Analysts have slashed their profit estimates for Indian lenders by the most in two years amid renewed concerns over the nation’s sluggish credit growth and rising bad loans.
Twelve-month earnings projections for members of the S&P BSE India Bankex Index fell 3 percent last month after the banks published their reports for the year ending March 31, estimates compiled by Bloomberg show.
Policy makers’ efforts to boost the economy have yet to ignite credit growth at Indian banks, which is sputtering near the slowest pace since 1994. Reserve Bank of India Governor Raghuram Rajan last month wrote he was “increasingly concerned” about troubled loans at state banks, after lenders including Punjab National Bank reported higher bad loans.
“Earnings estimates have been cut as loan growth and asset quality are disappointing,” said Nitin Kumar, a Mumbai-based banking analyst at Prabhudas Lilladher Ltd. “Earlier projections had factored in a pick-up in credit growth and a sharper improvement in asset quality.”
Last month’s cut in Bankex earnings estimates was the most since a reduction of about 5 percent in mid-July through August 2013, when a sharp plunge in the rupee against the dollar forced the central bank to raise interest rates and tighten funds available in the economy.
The Bankex slumped 24 percent over those six weeks, compared with the benchmark S&P BSE Sensex’s 7.1 percent drop. The gauge has slipped 1.4 percent this year, versus the Sensex’s 0.7 percent advance.
An index of government banks has tumbled 22 percent in 2015 as their higher levels of soured credit weighed on sentiment. Stressed assets accounted for 11.1 percent of loans in the country’s banking system as of March 31, the highest since 2002, data provided by RBI shows. Government banks had a ratio of 13.5 percent, the data show.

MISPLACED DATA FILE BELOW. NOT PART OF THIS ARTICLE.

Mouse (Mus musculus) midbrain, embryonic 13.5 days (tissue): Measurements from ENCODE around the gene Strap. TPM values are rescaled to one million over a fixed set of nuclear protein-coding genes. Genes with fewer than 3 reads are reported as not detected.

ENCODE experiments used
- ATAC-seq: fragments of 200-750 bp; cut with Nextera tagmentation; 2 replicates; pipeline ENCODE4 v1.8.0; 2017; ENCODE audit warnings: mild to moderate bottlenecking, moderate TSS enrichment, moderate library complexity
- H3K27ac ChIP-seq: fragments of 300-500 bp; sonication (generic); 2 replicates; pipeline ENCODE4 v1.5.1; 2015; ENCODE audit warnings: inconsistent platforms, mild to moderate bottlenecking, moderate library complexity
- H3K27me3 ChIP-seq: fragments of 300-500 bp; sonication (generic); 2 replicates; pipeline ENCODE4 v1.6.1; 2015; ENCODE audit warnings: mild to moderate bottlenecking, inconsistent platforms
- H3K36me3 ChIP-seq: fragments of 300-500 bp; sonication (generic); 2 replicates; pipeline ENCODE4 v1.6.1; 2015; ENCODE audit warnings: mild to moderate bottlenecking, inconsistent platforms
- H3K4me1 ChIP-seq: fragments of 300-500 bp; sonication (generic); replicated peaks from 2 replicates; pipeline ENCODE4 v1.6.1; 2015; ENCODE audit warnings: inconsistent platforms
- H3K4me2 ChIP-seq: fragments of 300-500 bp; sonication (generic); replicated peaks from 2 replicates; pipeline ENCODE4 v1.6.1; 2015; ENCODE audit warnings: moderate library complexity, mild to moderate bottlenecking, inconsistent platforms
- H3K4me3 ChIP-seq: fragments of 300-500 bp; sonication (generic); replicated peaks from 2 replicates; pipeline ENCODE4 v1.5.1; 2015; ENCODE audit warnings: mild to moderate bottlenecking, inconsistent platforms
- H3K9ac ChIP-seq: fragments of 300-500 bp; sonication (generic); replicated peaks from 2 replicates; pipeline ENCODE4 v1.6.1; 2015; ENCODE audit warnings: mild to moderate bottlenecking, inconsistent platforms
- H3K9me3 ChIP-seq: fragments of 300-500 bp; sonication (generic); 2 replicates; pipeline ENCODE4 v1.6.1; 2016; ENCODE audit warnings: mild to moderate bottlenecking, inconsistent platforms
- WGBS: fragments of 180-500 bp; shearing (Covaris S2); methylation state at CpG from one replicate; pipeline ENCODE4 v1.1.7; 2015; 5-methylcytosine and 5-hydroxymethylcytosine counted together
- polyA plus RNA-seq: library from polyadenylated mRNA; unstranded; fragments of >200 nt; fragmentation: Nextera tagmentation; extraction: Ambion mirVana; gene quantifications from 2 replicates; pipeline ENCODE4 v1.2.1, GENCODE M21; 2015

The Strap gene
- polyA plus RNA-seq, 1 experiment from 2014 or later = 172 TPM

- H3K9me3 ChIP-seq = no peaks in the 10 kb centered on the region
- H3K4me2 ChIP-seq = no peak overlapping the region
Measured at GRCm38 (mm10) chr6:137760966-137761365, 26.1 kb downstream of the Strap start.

“Continued stress on asset quality of public-sector banks and consequent pressure on capital adequacy is a matter of increasing concern,” Rajan wrote in the Financial Stability Report, a central bank bank publication released on June 25.
Punjab National Bank, whose shares have slumped 35 percent this year, saw its stressed-asset ratio rise by 1.3 percentage points in the year ended March to 6.6 percent. BNP Paribas Securities India Pvt. cut its estimate for the New Delhi-based company’s 2016 per-share profit by 13 percent, a July 3 report showed.
For state banks, “the structural story remains weak,” Avneesh Sukhija, a BNP analyst in Mumbai, wrote in the report. His “bear-case analysis” indicated the possibility that shares of Punjab National Bank and government-controlled peer Bank of India may fall more than 25 percent. He cut his estimate for Bank of India’s 2016 earnings-per-share by 35 percent.
UBS Group AG analysts led by Vishal Goyal in Mumbai cut the earnings estimates for Indian lenders by as much as 16 percent through March 2017, according to a July 7 note.
Faltering credit growth is also threatening to derail the development agenda of Prime Minister Narendra Modi, who won elections last year promising faster growth and more jobs in the $1.9 trillion economy.
Lending increased 9.75 percent in the 12 months through June 12, RBI data show, close to February’s 8.88 percent, which was the lowest level since 1994. The figure hasn’t exceeded 11 percent since August 2014.
“It is becoming increasingly difficult to time the macro uptick given the rapidly-changing variables,” BNP’s Sukhija wrote. “There are several bottom-up issues which pose downside risk to near-term earnings for our banks coverage universe.”